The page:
One thing I’ve learned after years of following the NBA Draft is that as selection day approaches it’s always wise to prepare for the unexpected. Though the Nuggets have what appears to be a franchise point guard in Ty Lawson, selecting another point guard in the first round should obviously not be ruled out if the team sticks ardently to the Best Player Available strategy whenever their pick(s) arise. In fact, nabbing a floor general in the first 20 picks might just be the best decision Tim Connelly makes in his first full year as general manager, as there are several highly undervalued point guards — each with one elite skill — slated to be available within that range, which I analyze below in RMC’s latest Prospecting installment.
Tyler Ennis // 19 // 6-2 // PG // Syracuse
If Ennis was in the 2013 NBA Draft he’d likely have been a top-10 pick. Same goes for Elfrid Payton (seen below). That’s how awful last year’s draft was and how insanely deep it is this year. If you’re comfortable with conjecture (which, let’s be honest, we all are this time of year), then I don’t think it’s too outlandish to suggest there’s a legitimate chance both of the point guards in this post have better NBA careers than last year’s No. 1 pick, Anthony Bennett. That’s the level of disparity we’re talking about.
What makes Ennis so appealing is his court vision, plain and simple. It’s the best I’ve seen since Kendall Marshall in 2012. But unlike Marshall, Ennis is more of a complete package. He not only sees the floor like a spider (lots of eyes), he also has excellent height (close to 6-3 with shoes), length (6-7), solid athleticism and a decent shot for a pass-first, 19-year-old freshman. But what scouts and draft analysts seem to love more than anything is his poise. Many claim watching Ennis is tantamount to watching a 10-year NBA vet — which, in a weird way actually seems to have tainted his stock. Because these days, nobody wants to draft a youngster who plays like an old man. Steadiness is predictable. Poise is somewhat bland. In the age of instant gratification and CGI, people want to be wowed. They want springy athleticism, lightening-quick first steps, glass-shattering dunks. Which is fine and all. But last I checked Boris Diaw is still playing a vital role for a world champion Spurs team and Andre Miller is still top 10 all time in assists.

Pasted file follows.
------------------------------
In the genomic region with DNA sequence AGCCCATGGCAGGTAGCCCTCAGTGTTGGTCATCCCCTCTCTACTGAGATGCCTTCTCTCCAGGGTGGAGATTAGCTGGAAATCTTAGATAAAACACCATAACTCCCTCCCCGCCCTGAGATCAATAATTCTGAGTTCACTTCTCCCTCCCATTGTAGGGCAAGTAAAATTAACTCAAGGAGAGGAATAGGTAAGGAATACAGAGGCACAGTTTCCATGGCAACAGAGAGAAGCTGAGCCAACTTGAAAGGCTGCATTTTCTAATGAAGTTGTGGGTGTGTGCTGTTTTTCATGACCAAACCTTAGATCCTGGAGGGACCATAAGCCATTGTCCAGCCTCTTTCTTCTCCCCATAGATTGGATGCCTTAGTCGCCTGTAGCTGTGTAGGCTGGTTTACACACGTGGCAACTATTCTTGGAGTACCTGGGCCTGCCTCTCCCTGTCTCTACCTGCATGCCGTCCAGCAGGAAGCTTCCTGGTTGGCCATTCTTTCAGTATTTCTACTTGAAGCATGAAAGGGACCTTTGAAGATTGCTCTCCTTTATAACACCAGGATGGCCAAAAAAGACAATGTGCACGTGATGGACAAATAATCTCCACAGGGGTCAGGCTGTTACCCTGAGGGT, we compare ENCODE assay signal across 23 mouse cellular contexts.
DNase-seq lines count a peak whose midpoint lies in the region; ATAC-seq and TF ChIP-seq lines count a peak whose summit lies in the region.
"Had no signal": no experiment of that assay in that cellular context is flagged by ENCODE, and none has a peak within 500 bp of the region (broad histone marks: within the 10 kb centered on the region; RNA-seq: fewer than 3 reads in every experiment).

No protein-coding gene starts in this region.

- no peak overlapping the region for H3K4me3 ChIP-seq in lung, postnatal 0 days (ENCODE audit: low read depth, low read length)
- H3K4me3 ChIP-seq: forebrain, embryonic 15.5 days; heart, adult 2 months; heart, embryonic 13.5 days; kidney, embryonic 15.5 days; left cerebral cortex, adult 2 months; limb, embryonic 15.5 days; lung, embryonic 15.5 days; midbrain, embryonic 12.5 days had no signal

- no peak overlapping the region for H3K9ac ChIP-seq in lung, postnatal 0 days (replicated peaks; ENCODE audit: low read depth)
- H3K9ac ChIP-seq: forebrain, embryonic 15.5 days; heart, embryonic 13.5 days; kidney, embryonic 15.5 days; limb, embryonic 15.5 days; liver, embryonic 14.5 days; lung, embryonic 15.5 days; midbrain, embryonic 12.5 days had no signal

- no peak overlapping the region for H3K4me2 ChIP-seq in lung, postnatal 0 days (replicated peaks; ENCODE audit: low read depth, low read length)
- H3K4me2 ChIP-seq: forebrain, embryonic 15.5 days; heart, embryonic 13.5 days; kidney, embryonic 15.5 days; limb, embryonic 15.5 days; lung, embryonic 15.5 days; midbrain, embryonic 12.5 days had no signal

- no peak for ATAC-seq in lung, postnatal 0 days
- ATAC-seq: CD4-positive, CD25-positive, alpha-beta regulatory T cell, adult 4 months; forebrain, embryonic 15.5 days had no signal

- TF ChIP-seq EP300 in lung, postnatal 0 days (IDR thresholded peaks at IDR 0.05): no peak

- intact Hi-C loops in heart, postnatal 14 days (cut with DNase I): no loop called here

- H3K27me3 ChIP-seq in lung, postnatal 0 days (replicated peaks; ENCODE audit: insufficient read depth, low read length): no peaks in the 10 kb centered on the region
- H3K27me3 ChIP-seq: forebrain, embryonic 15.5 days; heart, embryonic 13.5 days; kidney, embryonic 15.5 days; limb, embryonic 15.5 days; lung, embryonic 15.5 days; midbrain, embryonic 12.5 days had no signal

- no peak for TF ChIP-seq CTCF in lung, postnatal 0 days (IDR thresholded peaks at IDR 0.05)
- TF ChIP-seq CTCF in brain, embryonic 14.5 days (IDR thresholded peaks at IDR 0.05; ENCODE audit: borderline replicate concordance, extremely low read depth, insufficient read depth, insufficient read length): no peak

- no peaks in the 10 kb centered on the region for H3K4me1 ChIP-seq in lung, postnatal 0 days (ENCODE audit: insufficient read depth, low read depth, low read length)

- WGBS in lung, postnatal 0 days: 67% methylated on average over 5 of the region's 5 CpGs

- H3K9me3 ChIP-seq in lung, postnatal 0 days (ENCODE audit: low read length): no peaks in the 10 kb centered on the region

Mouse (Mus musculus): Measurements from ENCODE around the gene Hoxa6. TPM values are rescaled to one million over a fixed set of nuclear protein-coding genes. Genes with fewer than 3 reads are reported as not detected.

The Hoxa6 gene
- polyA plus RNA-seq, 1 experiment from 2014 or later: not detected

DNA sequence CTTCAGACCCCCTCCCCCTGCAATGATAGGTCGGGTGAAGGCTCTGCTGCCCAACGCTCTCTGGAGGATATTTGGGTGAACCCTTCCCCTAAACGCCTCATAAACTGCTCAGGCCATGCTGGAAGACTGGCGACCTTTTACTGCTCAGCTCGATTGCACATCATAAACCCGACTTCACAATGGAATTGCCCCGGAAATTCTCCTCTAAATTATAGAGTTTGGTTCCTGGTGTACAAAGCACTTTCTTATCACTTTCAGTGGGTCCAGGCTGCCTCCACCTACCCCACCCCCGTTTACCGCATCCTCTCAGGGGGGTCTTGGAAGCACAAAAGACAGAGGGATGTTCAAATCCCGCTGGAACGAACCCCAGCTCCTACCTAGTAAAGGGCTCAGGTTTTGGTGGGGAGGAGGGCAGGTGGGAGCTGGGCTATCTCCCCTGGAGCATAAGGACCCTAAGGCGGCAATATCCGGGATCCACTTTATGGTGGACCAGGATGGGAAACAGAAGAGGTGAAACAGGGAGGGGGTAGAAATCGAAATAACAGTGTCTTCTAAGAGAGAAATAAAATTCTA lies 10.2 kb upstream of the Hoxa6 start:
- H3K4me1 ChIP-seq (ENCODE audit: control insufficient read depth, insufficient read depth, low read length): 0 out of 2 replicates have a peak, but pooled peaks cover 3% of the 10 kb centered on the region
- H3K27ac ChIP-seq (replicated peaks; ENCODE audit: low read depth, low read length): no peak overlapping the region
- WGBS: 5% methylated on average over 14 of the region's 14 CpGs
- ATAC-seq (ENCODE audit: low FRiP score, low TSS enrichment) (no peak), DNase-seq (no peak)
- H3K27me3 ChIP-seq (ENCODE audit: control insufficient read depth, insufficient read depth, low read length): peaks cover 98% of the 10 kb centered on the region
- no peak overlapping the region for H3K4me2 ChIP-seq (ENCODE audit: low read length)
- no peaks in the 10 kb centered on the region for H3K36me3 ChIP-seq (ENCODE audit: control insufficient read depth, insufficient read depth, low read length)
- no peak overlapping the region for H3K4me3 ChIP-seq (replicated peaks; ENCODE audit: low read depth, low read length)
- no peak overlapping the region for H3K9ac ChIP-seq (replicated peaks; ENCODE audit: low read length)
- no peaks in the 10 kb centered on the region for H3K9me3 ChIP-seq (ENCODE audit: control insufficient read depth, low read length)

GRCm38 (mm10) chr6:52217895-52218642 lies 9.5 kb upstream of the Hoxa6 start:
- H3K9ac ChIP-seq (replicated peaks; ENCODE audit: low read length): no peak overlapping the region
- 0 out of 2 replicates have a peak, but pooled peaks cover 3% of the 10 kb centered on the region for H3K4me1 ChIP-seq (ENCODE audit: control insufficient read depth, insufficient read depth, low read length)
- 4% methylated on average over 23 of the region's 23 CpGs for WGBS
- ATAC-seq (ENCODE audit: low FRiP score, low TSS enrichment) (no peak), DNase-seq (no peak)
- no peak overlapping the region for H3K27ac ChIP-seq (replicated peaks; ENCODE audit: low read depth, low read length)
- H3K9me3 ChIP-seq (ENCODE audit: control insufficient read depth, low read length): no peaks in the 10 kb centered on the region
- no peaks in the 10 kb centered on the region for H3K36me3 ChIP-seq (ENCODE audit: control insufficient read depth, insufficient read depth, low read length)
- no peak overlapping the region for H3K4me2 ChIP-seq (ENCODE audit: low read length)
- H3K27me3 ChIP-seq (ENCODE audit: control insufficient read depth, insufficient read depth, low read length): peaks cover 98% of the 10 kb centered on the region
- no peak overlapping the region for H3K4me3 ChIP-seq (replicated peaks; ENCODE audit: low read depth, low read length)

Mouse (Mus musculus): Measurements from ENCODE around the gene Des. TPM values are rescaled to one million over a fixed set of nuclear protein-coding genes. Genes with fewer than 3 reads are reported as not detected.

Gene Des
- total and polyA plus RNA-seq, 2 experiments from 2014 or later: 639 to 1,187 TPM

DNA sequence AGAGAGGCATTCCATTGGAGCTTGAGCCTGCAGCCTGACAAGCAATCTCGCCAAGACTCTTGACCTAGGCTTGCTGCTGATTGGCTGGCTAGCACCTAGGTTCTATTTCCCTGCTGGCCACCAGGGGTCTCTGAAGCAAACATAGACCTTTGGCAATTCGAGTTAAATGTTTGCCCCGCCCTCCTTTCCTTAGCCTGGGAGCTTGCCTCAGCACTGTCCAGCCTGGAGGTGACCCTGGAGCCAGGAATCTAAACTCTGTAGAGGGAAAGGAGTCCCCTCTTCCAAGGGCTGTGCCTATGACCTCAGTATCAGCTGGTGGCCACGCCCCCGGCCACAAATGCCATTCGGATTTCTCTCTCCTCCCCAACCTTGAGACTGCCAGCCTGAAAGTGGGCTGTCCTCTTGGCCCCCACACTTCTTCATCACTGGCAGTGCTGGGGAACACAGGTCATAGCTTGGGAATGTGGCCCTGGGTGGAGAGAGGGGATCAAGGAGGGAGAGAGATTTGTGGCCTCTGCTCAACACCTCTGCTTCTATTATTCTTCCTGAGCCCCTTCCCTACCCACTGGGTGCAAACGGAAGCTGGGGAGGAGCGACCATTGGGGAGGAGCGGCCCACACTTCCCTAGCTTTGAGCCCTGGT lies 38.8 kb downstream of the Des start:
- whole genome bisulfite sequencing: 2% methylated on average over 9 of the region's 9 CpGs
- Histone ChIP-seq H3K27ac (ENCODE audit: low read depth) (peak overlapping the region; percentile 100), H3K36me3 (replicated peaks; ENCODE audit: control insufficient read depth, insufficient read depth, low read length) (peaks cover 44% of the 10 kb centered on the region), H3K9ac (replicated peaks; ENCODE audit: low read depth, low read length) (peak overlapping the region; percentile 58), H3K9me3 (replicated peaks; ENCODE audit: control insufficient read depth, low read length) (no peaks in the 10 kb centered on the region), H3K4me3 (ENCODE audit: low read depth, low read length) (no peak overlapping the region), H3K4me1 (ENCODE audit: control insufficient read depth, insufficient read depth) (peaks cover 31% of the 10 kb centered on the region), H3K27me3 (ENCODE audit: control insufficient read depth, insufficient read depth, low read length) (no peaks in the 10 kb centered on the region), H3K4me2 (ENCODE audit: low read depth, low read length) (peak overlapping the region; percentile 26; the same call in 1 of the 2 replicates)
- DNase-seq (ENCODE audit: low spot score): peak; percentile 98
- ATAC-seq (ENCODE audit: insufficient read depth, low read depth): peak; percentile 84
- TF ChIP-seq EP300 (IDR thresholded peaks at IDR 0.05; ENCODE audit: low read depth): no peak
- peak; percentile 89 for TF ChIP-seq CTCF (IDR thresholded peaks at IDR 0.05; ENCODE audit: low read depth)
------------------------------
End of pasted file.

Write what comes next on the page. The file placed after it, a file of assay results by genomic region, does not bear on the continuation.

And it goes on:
Conclusion: The Nuggets interviewed Ennis at the NBA Draft Combine in Chicago and also brought him to Denver for a workout. You simply aren’t that inquisitive about someone unless you’re interested in signing that player to a contract. And this is good. I like Ennis — quite a bit, in fact. He has all the tools to succeed at the next level including the one elite skill (vision) that’s mandatory to be a starter in the NBA. If the Nuggets trade for picks 16 and 19 from the Bulls, there’s a good chance Ennis will still be on the board come the first selection (the Magic at pick 12 being the only other team in need of a point guard) as well as one of the aforementioned shooting guards covered in RMC’s previous Prospecting post at 19. And if that’s the case, Nuggets fans better start warming up to the idea of moving back, because landing two starting-caliber prospects in this draft is a deal that’s just too good to pass up.